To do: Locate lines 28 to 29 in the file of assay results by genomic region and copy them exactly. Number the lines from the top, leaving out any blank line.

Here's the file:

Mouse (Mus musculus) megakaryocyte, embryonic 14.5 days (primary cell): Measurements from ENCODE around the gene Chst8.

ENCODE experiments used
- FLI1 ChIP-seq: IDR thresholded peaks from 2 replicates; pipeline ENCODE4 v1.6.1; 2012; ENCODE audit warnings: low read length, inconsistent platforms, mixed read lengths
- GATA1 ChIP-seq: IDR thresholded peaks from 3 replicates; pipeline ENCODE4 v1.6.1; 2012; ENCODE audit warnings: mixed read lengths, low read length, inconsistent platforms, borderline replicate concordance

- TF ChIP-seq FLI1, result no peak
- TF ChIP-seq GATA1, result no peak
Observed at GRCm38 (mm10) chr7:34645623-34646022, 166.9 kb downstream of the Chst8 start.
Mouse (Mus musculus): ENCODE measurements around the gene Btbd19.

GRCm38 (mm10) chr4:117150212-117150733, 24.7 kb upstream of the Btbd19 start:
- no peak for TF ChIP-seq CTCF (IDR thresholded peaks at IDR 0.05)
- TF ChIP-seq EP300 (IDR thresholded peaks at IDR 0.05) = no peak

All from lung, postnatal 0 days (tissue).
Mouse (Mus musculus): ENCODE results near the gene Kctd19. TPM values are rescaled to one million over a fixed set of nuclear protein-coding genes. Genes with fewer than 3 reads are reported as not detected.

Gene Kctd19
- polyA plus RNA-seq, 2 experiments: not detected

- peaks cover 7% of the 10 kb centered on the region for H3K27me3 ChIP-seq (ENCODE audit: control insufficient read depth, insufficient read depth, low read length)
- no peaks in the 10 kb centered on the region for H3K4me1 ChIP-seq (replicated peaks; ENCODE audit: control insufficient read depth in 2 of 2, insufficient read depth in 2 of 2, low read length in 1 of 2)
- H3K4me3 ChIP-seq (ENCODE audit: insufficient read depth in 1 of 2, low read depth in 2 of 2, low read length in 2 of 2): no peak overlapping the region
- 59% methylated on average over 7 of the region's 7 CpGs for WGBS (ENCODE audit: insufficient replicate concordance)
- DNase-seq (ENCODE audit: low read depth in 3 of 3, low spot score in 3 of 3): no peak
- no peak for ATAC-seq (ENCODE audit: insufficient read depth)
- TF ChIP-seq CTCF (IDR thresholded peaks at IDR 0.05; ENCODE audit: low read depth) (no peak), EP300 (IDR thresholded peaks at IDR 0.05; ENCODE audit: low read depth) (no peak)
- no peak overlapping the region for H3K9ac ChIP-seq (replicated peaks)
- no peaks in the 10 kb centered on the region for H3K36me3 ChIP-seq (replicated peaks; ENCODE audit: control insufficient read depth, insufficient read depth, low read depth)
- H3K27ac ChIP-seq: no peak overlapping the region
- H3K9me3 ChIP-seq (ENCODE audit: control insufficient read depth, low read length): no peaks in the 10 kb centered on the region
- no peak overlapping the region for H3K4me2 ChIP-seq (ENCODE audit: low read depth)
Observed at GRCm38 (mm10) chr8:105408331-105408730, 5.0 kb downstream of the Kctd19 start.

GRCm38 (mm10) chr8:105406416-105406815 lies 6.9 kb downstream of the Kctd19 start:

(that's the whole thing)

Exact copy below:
Observed at GRCm38 (mm10) chr8:105408331-105408730, 5.0 kb downstream of the Kctd19 start.

GRCm38 (mm10) chr8:105406416-105406815 lies 6.9 kb downstream of the Kctd19 start: